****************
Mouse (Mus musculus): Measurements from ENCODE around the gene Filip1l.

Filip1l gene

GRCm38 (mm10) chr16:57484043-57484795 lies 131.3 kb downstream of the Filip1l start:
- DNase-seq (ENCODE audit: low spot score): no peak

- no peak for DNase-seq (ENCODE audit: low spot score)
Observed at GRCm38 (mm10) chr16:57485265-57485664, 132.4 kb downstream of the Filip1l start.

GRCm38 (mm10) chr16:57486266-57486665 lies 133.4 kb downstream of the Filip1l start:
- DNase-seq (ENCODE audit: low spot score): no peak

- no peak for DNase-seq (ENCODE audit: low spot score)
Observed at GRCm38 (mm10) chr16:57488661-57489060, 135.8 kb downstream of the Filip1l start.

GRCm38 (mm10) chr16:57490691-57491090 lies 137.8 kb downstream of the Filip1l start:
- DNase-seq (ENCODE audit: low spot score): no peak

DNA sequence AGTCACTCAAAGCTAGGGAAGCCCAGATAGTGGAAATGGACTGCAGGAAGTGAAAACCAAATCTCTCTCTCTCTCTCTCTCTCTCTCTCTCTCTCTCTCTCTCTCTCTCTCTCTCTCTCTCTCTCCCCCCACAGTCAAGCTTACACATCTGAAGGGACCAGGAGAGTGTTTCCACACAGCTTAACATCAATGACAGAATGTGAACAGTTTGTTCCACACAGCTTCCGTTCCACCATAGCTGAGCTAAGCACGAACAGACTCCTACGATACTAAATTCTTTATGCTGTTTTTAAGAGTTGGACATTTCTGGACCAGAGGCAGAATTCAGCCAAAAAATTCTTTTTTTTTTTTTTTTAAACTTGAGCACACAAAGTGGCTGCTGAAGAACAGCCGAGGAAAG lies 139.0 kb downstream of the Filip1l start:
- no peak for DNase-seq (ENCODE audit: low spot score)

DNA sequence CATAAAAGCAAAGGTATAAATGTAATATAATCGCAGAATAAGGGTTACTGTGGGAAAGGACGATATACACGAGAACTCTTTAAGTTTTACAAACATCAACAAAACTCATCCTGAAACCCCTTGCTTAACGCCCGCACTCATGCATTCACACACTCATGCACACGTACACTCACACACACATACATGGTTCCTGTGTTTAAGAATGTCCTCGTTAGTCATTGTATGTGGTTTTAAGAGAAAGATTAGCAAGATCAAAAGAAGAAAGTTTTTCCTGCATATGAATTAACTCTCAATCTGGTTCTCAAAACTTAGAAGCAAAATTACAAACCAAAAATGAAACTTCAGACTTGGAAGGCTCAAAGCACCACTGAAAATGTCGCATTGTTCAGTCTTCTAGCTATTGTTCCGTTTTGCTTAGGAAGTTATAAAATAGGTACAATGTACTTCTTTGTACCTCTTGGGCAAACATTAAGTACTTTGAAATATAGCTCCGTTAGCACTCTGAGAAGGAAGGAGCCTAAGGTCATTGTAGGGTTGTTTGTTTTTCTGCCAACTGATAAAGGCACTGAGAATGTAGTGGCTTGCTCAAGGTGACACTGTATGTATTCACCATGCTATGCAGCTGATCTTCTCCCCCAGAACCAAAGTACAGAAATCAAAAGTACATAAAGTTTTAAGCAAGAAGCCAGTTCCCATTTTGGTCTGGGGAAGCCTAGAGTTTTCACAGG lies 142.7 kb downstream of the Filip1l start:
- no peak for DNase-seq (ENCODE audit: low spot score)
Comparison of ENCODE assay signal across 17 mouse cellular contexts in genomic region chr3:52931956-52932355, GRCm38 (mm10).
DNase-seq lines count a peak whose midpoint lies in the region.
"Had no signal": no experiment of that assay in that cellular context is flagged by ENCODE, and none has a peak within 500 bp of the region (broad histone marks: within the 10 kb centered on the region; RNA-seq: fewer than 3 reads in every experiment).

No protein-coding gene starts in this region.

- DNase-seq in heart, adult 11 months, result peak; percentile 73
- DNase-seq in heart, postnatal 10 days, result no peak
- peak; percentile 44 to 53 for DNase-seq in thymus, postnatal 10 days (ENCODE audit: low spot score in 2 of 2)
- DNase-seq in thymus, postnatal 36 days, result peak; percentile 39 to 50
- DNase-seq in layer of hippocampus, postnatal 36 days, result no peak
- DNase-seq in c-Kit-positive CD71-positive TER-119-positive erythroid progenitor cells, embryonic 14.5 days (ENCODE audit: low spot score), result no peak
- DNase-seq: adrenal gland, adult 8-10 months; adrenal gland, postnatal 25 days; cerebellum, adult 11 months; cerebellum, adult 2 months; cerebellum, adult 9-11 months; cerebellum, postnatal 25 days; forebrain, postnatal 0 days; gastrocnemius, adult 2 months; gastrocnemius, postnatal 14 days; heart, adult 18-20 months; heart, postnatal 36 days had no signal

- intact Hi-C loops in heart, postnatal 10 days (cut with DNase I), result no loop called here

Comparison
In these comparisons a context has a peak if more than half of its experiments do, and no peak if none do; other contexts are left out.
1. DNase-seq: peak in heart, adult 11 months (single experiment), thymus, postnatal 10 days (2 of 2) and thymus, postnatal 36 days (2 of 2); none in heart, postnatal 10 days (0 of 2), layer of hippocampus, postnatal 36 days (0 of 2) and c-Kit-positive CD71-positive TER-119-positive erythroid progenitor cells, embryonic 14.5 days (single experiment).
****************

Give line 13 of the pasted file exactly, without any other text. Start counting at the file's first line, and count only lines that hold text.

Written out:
DNA sequence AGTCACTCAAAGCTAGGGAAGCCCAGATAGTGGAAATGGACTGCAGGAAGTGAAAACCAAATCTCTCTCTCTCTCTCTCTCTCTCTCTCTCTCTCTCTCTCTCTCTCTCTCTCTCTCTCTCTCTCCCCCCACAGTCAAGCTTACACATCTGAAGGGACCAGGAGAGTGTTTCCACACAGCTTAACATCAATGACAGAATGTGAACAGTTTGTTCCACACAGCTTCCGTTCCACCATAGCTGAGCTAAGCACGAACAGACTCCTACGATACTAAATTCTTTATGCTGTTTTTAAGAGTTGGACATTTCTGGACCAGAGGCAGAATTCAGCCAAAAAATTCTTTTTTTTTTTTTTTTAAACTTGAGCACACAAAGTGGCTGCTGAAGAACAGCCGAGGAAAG lies 139.0 kb downstream of the Filip1l start: